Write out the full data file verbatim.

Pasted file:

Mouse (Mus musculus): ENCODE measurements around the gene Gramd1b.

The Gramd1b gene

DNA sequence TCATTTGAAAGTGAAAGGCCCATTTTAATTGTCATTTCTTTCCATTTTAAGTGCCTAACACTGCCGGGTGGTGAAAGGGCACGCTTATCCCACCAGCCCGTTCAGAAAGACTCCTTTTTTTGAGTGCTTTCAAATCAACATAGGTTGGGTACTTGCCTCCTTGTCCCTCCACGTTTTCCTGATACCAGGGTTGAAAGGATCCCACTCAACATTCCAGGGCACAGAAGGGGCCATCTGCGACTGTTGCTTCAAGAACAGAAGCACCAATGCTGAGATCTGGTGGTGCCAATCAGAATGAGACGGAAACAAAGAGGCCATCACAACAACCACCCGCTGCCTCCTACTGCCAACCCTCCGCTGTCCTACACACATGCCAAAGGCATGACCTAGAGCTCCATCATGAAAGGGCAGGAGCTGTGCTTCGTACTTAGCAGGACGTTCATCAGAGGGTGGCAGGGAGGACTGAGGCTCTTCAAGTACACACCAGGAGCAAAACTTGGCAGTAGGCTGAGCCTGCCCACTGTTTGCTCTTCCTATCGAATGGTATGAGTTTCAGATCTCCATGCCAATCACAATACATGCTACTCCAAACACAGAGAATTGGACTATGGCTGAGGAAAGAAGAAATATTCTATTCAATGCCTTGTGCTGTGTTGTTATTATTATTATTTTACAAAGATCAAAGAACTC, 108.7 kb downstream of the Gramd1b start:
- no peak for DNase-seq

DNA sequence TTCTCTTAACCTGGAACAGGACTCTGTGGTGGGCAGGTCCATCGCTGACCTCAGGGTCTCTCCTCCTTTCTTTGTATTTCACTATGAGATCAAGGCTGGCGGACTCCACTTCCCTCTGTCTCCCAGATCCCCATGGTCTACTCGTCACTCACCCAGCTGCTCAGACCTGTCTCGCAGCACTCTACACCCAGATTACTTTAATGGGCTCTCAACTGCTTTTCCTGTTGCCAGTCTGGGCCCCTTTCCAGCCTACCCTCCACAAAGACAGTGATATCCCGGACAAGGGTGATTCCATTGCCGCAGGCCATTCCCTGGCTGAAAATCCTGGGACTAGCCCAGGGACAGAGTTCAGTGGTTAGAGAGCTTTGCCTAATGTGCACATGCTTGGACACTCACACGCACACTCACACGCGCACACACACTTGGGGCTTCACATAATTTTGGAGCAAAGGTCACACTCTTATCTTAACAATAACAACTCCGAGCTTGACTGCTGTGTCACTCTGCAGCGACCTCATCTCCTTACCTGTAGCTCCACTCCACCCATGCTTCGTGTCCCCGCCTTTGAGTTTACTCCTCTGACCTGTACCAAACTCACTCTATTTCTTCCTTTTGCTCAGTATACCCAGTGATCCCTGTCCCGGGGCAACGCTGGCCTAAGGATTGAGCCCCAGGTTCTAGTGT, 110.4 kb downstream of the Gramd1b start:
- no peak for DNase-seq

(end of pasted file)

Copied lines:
Mouse (Mus musculus): ENCODE measurements around the gene Gramd1b.

The Gramd1b gene

DNA sequence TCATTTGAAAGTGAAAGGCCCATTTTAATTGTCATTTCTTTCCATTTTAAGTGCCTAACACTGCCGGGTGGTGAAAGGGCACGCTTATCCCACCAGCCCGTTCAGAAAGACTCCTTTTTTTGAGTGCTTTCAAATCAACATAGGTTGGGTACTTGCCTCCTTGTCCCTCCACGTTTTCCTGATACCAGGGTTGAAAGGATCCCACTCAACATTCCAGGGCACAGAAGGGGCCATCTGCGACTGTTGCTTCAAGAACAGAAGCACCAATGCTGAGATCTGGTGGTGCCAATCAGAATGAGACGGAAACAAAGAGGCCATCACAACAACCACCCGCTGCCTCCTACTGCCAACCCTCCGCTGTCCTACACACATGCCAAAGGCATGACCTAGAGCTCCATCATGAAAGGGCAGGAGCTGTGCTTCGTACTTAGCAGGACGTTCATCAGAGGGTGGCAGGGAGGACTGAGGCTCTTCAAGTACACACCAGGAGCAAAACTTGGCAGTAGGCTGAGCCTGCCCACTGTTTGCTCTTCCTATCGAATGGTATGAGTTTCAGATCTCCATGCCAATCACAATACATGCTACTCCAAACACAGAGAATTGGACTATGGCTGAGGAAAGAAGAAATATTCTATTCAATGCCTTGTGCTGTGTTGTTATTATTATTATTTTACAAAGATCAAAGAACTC, 108.7 kb downstream of the Gramd1b start:
- no peak for DNase-seq

DNA sequence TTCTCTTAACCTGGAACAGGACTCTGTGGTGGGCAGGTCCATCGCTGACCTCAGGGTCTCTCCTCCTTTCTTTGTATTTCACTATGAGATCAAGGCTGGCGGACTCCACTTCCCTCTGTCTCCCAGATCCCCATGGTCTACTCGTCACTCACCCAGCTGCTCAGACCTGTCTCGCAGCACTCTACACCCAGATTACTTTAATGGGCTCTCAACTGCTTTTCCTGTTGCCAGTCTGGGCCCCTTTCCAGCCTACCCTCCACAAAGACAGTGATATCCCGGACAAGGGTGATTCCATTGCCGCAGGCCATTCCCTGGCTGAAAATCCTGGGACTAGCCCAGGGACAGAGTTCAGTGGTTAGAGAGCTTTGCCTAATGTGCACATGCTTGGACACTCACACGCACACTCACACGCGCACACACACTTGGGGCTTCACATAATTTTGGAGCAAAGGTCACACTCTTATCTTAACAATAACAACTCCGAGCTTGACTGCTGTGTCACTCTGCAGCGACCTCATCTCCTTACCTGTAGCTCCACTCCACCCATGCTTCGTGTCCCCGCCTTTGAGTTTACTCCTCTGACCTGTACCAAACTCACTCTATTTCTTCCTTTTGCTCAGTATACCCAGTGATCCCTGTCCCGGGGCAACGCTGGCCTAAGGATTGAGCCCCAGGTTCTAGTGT, 110.4 kb downstream of the Gramd1b start:
- no peak for DNase-seq